Anyway, if you've used a virtual charter, your experience will help us weigh whether this is an opportunity that we want to take advantage of. Thanks!

  8. For my confirmation (LCMS also), my godparents got me a basic KJV Bible with a leather cover and my name engraved on the front. That is still my favorite Bible to this day. It's only about 5x7, so it's comfortably small and lightweight, but the words are big enough to read comfortably for my middle-aged eyes. It's going to need re-bound before too much longer because the cover is starting to come off. 

  9. As a child, my family went to Catholic and Lutheran churches. I've also attended the churches of numerous other Christian denominations, and I do not recall ever seeing any sort of security guard/doors/glass/cameras, etc. in place. It always seemed to me that Catholic/Christian churches were wide open for visitors. Granted, this was several decades ago, so I understand that things may be different today.


    The first time I set foot on the grounds of a synagogue, the first thing that struck me was the conspicuous level of security. I converted to Judaism over a decade ago, and it now seems to me that tight security at a synagogue/temple is pretty much the norm in most places.  


    I was thinking about it today because we have a homeschool PE class that is near the San Diego Islamic Center. Every mosque I have ever seen in the U.S. has the same tight security that we have at Jewish places of worship.


    So, I am curious... Does your place of worship have security? 


    Our church doesn't have any visible security, but we have some police officers and CC permit holders who carry. The staff has talked and planned for contingencies, but it's low-key and not something that's been discussed with the congregation at large. The children's ministry requires background checks for all employees and volunteers, and if a known sex offender attends, someone is assigned to surveillance duty while the person is on church grounds, and of course, the person is prohibited from going into the children's ministry building.

  10. I have a question for those of you who use Barton's Reading and Spelling.  I have read online numerous times that you can resell the levels to finance the next one and by so doing go through the program rather cheaply.  It even says that on the official website.  Yet I have also read that you can't sell/buy except through an authorized dealer.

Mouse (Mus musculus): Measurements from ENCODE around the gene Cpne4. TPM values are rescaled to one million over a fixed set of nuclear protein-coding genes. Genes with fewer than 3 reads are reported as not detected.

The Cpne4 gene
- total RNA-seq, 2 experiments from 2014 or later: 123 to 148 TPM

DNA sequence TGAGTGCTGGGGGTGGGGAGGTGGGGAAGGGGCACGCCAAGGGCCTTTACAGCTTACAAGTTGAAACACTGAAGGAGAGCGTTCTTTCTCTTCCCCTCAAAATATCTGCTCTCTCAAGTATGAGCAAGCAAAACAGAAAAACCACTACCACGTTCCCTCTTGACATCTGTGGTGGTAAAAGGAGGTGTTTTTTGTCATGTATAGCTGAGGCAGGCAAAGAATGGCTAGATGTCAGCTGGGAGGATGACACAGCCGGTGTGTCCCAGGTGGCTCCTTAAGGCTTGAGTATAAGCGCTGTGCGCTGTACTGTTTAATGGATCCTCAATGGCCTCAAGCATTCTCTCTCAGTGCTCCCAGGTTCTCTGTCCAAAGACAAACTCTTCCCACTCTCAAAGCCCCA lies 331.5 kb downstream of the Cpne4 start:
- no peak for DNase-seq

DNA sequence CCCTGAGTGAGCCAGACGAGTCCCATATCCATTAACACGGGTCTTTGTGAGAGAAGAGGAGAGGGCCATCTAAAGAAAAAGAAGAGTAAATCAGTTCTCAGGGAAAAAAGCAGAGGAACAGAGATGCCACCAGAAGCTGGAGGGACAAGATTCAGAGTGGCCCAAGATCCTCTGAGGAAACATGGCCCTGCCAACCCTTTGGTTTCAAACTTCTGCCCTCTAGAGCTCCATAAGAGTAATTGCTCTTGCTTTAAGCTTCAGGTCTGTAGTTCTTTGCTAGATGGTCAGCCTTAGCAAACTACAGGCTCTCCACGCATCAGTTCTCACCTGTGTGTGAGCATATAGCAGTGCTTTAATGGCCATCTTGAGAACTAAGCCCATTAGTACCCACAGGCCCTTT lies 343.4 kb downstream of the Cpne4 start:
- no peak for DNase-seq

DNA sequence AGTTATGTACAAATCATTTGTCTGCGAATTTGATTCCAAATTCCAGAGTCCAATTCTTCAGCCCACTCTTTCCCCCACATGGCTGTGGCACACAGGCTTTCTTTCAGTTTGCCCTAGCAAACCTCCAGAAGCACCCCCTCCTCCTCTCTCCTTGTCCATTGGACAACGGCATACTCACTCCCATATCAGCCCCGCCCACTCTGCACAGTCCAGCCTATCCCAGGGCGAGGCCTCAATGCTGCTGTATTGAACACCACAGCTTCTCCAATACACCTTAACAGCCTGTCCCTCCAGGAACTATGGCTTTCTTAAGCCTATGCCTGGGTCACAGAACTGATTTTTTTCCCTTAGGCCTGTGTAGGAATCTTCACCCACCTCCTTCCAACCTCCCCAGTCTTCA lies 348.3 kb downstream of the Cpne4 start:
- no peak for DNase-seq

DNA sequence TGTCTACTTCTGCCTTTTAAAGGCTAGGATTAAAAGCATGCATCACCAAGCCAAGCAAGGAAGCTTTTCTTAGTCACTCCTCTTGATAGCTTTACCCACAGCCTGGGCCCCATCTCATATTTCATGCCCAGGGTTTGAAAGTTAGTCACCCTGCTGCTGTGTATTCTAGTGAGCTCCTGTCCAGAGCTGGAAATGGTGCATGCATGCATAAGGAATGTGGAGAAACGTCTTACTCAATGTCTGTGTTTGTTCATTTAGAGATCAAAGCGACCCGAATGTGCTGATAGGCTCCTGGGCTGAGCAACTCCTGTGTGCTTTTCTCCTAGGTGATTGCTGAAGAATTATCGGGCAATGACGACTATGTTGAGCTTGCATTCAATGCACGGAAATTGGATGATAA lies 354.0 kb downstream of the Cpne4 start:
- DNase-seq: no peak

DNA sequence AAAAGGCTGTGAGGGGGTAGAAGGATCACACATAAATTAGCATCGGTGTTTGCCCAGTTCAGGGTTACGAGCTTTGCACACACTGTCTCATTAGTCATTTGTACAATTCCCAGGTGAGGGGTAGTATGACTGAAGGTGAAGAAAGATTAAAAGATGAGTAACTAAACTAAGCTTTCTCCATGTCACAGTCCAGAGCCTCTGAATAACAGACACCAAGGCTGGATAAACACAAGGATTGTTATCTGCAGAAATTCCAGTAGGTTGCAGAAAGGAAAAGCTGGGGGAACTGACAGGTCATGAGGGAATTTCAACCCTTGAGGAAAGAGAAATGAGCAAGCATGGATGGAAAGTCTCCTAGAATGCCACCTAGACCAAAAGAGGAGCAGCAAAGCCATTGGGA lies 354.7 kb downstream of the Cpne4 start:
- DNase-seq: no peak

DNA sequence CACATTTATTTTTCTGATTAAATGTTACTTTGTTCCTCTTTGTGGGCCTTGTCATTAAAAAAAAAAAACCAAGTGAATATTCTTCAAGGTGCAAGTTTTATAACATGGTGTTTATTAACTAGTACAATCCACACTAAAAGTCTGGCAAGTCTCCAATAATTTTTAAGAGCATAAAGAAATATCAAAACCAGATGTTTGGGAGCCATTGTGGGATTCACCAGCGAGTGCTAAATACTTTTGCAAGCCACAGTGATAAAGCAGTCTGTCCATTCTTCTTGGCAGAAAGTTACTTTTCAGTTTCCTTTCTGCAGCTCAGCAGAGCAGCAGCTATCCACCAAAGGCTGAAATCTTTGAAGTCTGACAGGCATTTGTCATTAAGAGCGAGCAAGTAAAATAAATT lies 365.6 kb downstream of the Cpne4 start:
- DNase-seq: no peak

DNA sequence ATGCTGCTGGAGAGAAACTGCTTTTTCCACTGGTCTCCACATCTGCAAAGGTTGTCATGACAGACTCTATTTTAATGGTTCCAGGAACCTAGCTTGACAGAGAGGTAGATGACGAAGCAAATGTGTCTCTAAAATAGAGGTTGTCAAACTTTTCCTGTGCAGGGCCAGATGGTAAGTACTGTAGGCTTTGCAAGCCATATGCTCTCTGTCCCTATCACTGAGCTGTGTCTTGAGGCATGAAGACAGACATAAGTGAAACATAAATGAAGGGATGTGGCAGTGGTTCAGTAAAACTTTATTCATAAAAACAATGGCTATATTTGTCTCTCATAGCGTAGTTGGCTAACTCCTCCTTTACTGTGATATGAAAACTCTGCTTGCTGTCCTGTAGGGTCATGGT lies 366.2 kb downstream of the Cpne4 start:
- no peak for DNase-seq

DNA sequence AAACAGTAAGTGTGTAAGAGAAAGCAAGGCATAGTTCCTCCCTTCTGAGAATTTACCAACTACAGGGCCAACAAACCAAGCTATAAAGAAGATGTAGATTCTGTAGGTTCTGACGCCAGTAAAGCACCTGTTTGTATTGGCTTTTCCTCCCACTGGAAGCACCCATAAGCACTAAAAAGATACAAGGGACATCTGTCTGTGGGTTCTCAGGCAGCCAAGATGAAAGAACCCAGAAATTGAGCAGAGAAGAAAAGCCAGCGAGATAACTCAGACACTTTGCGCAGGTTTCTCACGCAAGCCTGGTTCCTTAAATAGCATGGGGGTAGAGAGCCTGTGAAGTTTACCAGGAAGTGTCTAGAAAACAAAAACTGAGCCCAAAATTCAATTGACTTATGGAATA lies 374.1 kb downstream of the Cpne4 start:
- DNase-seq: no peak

I am confused as to how this would work, though, seeing as each level requires all the tiles from the previous levels and those are not included and can't be bought separately.  Am I right with that?  And if we resell to {authorized dealer}, she only pays about half of the original cost.  (I called her and spoke directly to her and that is what she told me.)  So going with that option, I would still pay over $100 per level (+$1000 for the whole program) which doesn't seem like "very little" to me.  Am I missing something or not understanding how something works?  I would really like to use this program for my son but am not sure how to make it affordable for us as a family. 


    Looking on ebay, there are not a lot of levels being sold.  None over level 3.  Is that because it is technically illegal?  I know that's a lot questions, but I really want to know what I am getting into before I commit myself to something and it seems like there is some contradictory information out there.   :confused1: 


    Thanks for your help.   :001_smile:


    I've sold mine for about 75% of cost. When I order a new level, I order 2 extra sets of tiles with it. That way, I have one to keep, one for my buyer, and one for their buyer. it makes my used modules very easy to sell. That said, some people make the tiles. Sometimes a seller will make tiles and sell the originals, or sometimes a person who buys used will make the tiles.

    • Like 1
  11. I think I have both. But it seems the physical symptoms exceed the emotional symptoms lately. I've been working 55-60 hours a week, and I don't feel particularly stressed, but I have knots in my back, I catch myself being tensed up, and that sort of thing. Even when I was working 35-40 hours a week before tax season, I had to get a night guard because I was grinding my teeth at night, even waking myself up from it, and I was having drowning dreams which I only have when I'm stressed.